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I am looking to leave my career in computing and go back to university to study a History MA.

The trouble is I only have a 3rd class degree in Computing from around 1990.

What would you recommend I do to get myself back in the saddle, and to make myself more attractive to MA courses?

  • There isn't much basis for an answer here. History? What qualifications do you have? How can you get some? – Buffy Jan 30 at 10:52
  • I can only recommend you to audit a couple of undergraduate history courses in a local university first. You may need to get permission to audit. Once you get into the class, impress the prof, the rest of it may be easier. – scaaahu Jan 30 at 13:12
  • @scaaahu what does audit a couse mean? – WendyG Jan 30 at 13:45
  • Please see What does “auditing a course” mean? – scaaahu Jan 30 at 13:47
  • @scaaahu the only links I found were links to courses teaching auditing :) but I will ask around – WendyG Jan 30 at 14:29
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There are some options in the UK, such as the Open University. I'm also interested in learning more about History, and found some interesting looking courses at the University of Oxford's Continuing Education department.

Perhaps you, and future courses you apply to, would be able to gauge your interest and ability if you did one or more of these modules.

This applies more generally, as well, and could be achieved through online learning courses, for example.

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  • thanks the oxford online courses are a great idea. If I do a few of these I have to write papers, get them actually read by somebody, and something to include in an application if I don't get horribly put off – WendyG Jan 30 at 16:44
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I wouldn't expect your degree in computing from three decades ago to have much impact on your application for a postgraduate degree. You can confirm by contacting a perspective university. (I doubt university websites will be particularly useful, since they probably won't consider your situation.)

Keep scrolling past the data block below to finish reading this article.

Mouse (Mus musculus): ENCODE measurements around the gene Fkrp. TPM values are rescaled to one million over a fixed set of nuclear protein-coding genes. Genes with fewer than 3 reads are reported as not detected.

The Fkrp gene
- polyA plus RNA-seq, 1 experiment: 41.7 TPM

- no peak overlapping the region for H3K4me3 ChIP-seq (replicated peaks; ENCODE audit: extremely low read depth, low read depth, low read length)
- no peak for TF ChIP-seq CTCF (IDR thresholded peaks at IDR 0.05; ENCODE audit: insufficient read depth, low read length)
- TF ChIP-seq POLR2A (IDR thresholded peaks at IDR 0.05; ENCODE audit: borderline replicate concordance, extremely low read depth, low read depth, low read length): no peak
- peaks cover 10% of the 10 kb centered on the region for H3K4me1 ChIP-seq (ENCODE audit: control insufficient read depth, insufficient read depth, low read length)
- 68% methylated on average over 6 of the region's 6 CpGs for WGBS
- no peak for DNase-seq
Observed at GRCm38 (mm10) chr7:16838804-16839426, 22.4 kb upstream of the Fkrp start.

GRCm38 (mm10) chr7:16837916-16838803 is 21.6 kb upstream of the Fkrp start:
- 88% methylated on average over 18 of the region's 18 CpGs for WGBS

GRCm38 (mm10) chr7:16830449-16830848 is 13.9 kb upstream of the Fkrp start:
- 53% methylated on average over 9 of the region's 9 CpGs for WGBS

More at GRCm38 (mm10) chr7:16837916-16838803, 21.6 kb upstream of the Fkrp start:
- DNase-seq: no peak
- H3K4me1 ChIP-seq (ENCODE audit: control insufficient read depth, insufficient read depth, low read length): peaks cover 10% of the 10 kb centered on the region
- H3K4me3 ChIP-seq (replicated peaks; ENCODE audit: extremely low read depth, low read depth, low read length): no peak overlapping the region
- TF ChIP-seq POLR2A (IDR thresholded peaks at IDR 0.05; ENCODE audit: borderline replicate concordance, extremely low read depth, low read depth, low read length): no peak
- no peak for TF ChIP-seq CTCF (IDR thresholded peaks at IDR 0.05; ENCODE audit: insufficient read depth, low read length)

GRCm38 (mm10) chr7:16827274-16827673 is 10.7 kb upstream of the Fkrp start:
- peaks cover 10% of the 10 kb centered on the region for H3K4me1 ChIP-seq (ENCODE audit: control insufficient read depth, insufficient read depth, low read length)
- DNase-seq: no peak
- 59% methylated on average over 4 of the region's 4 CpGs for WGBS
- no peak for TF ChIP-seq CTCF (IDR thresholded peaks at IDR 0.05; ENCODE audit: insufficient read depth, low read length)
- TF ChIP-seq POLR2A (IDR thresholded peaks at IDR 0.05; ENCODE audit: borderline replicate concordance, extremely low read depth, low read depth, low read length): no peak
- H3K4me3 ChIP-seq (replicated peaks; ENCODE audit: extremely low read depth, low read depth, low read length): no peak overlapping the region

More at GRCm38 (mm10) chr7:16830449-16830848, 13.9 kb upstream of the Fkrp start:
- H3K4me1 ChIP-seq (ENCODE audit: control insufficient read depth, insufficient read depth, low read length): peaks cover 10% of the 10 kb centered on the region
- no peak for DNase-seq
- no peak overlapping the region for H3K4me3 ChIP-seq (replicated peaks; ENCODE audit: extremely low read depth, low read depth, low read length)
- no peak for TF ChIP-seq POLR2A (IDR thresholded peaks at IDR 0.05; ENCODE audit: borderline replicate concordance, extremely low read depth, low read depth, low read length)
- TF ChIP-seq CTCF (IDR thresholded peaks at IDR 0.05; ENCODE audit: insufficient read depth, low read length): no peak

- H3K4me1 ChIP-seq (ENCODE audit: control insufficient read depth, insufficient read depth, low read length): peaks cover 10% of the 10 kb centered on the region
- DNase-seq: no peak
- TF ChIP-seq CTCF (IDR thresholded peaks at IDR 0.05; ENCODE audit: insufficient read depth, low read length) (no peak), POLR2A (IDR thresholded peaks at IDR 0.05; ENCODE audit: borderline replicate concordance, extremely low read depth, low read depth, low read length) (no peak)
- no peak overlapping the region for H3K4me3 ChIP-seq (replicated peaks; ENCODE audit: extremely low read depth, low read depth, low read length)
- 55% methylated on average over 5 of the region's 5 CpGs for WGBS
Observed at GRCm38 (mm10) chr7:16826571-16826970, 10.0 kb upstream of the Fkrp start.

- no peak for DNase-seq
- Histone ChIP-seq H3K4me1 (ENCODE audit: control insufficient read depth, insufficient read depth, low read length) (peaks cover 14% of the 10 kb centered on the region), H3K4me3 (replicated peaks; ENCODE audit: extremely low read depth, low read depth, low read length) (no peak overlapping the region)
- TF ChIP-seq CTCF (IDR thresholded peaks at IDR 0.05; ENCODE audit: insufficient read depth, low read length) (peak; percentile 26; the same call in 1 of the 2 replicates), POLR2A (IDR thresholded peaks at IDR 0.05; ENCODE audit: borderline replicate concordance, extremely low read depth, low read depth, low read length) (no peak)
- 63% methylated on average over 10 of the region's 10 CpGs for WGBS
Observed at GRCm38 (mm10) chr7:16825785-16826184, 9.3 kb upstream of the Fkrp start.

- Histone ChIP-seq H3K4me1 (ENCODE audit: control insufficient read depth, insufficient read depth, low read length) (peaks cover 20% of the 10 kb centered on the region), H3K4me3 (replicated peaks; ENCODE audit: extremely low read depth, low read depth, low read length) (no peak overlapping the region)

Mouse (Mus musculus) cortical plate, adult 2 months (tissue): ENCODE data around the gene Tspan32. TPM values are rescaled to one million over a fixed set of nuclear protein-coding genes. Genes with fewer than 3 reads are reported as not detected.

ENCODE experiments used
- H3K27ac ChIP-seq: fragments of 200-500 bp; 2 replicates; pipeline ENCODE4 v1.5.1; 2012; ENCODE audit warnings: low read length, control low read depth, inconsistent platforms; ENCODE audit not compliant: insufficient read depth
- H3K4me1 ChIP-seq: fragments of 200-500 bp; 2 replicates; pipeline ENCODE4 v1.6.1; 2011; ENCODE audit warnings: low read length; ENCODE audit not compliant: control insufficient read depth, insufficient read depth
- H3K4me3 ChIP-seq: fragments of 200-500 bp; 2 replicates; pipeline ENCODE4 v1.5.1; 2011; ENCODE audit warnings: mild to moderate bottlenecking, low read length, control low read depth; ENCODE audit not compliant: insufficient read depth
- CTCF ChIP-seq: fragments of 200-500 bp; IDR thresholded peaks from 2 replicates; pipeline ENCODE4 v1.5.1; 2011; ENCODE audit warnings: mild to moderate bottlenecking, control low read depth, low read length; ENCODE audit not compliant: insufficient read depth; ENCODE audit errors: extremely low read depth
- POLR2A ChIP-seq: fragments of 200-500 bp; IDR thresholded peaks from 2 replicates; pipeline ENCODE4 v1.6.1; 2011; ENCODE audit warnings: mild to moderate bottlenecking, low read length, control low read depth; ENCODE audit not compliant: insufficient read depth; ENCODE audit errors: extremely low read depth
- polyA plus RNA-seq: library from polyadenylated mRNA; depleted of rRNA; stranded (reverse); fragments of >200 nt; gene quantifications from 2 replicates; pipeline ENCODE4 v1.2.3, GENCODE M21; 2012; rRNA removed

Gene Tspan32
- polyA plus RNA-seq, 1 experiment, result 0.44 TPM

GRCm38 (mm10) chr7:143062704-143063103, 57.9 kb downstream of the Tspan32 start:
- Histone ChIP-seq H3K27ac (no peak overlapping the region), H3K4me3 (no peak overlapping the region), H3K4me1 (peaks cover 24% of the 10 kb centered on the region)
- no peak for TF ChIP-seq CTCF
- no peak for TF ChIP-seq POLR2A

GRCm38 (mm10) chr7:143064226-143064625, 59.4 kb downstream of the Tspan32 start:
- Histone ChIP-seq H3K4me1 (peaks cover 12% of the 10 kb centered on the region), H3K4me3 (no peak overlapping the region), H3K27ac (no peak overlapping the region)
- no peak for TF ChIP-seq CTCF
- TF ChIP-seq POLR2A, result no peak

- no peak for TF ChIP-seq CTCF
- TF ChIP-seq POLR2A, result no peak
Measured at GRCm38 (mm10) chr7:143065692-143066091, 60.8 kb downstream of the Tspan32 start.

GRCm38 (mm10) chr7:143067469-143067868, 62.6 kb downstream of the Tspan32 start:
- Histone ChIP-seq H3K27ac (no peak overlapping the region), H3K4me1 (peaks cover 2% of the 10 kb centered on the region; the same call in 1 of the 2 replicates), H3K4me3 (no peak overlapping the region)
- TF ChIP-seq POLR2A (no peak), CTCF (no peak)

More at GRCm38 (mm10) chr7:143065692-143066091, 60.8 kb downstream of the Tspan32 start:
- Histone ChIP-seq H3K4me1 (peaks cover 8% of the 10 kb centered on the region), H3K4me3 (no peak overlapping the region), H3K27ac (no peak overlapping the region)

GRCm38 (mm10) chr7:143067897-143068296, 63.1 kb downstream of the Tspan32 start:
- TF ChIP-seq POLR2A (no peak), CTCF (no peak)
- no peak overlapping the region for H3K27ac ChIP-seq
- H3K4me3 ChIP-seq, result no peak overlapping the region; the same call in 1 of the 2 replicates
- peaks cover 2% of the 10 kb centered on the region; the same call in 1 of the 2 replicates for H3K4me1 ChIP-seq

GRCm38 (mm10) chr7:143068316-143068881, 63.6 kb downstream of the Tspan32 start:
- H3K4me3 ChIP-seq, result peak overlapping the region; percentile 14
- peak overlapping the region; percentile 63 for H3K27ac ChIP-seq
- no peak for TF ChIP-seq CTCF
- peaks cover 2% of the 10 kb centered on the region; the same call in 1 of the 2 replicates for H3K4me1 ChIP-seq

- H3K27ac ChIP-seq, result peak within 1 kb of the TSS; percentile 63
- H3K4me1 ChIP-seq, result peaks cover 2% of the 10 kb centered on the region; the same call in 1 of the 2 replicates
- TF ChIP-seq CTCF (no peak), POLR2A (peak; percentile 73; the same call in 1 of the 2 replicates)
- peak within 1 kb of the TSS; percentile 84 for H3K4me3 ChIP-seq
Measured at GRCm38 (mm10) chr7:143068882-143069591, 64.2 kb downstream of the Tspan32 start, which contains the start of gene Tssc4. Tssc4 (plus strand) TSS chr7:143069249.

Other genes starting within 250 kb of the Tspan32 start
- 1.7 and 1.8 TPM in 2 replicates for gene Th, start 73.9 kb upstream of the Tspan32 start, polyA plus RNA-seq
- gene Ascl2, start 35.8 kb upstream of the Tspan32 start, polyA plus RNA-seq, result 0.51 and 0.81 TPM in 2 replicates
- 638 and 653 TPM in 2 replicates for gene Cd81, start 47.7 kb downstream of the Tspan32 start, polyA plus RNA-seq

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To be accepted in any masters program, you're going to need at least one professor that will look at your application and say "yes, I'd like to supervise this student".

Normally, the admissions committee would be inspired by letters of recommendation from your undergrad profs, but in your case you'd be better off with letters from your current employer saying how dedicated and hard working you are.

Have you published any blogs etc. that demonstrate how well you can write? Do some of them discuss specific topics in history, showing your interest in the subject, and your knowledge and ability to analyze the facts and study their relationships?

But if you are able, the most helpful thing would be to visit the university and sit in on some classes. You might find it so boring that you'll change your mind. Or, you might find it so interesting that you'll discuss things with the professor. If you can impress a prof or two, that's where your most effective letters of recommendation will come from.

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